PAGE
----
Brexit 'meaningful vote' rejected as PM strikes deal with Tory rebels

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The government averted a rebellion on Tuesday over whether Parliament should have a decisive say in such a scenario.

MPs said they were offered, in a last-minute concession, real "input" if no deal with the European Union was done by December.

Ministers had initially refused to even consider Grieve's amendment but moved to accept it at least in part, after whips signaled that the government were likely to lose in the Commons.

Exactly a year ago, it looked like May did not have long left in office.

"I've been through this before when in opposition and now that when we're in Government, because if the House makes the concession of allowing the dialogue to continue and I can see the merit of that happening, it has got to be done in good faith".

They are rallying around an amendment giving the House of Commons power to send the government back to the negotiating table with Brussels if lawmakers don't like the terms of the Brexit deal struck with the EU.

This led him not to force his own amendment to a vote, while the potential rebels backed away from voting against the government on a similar House of Lords amendment, thereby allowing ministers to remove the peers' changes to the bill.

During her speech former Tory minister Anna Soubry hit out at the "deeply-divided cabinet", telling MPs: "Never before have we been in a situation where we have a cabinet who is so divided".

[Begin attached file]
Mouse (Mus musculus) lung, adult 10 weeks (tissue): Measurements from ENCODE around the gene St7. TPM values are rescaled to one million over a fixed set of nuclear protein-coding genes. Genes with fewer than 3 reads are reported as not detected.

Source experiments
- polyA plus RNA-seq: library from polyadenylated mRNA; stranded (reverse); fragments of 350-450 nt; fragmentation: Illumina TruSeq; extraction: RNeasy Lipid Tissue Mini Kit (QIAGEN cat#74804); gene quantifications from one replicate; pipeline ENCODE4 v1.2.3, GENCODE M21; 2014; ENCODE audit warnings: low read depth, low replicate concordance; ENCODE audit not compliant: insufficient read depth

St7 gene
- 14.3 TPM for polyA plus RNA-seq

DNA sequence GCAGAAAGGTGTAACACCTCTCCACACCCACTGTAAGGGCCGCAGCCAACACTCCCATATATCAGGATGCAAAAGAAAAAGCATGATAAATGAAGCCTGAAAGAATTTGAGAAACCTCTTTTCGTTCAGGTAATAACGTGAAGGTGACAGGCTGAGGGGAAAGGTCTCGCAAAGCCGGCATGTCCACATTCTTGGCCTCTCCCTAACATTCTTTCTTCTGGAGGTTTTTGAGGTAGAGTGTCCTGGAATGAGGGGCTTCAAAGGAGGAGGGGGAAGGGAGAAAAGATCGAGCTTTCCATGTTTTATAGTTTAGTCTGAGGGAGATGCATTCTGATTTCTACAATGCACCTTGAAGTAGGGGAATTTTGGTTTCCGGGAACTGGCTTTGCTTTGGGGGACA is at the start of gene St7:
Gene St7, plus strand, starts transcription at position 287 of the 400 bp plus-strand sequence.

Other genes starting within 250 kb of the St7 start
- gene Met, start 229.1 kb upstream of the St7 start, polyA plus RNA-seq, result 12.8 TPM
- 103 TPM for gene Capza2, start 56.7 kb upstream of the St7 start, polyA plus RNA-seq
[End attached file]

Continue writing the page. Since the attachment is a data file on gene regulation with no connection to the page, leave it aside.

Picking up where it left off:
In such an event, he said Parliament should be able to flex its muscles by requiring ministers to come forward with a plan of action, which MPs would be able to debate and vote on.

Hours before the debate began, a justice minister resigned in protest at what he called its "wish to limit" the role of parliament in shaping Brexit.

"I absolutely trust what the Prime Minister says to us", he told BBC Radio 4's PM programme.

"If it were to turn out there was a problem, we will deal with it".

Theresa May saw off a revolt from the pro-European wing of her fractured party, averting what could have been a major political crisis.

"What it does is put in place a structure if things do go as planned", she said. "There could be a confidence motion [in the prime minister] or an early general election".

Which side won on Tuesday will become much clearer in the next few days, when the government amendment is tabled in black and white. The government fears a weakened negotiating position.

"Time will tell as to whether this is just another attempt to buy off the rebels or a real attempt at consensus. There is an expectation that a discussion will yield fruit and I am not saying it won't".

"The people want us to leave the EU".

Lawmakers kicked off two days of debate on Tuesday on changes to May's Brexit blueprint, or European Union withdrawal bill, after the upper house of parliament, the House of Lords, introduced 15 changes.

To buy off a group of Tory rebels - whose ranks were boosted by the shock resignation of Justice Minister Phillip Lee Tuesday morning - the prime minister agreed in principle, according to the rebels, to write into law a new deadline in the Brexit talks: November 30, 2018.

In an earlier vote, MPs voted by 328 votes to 297 to disagree with another Lords amendment which was linked to changes to the day Britain leaves the EU.

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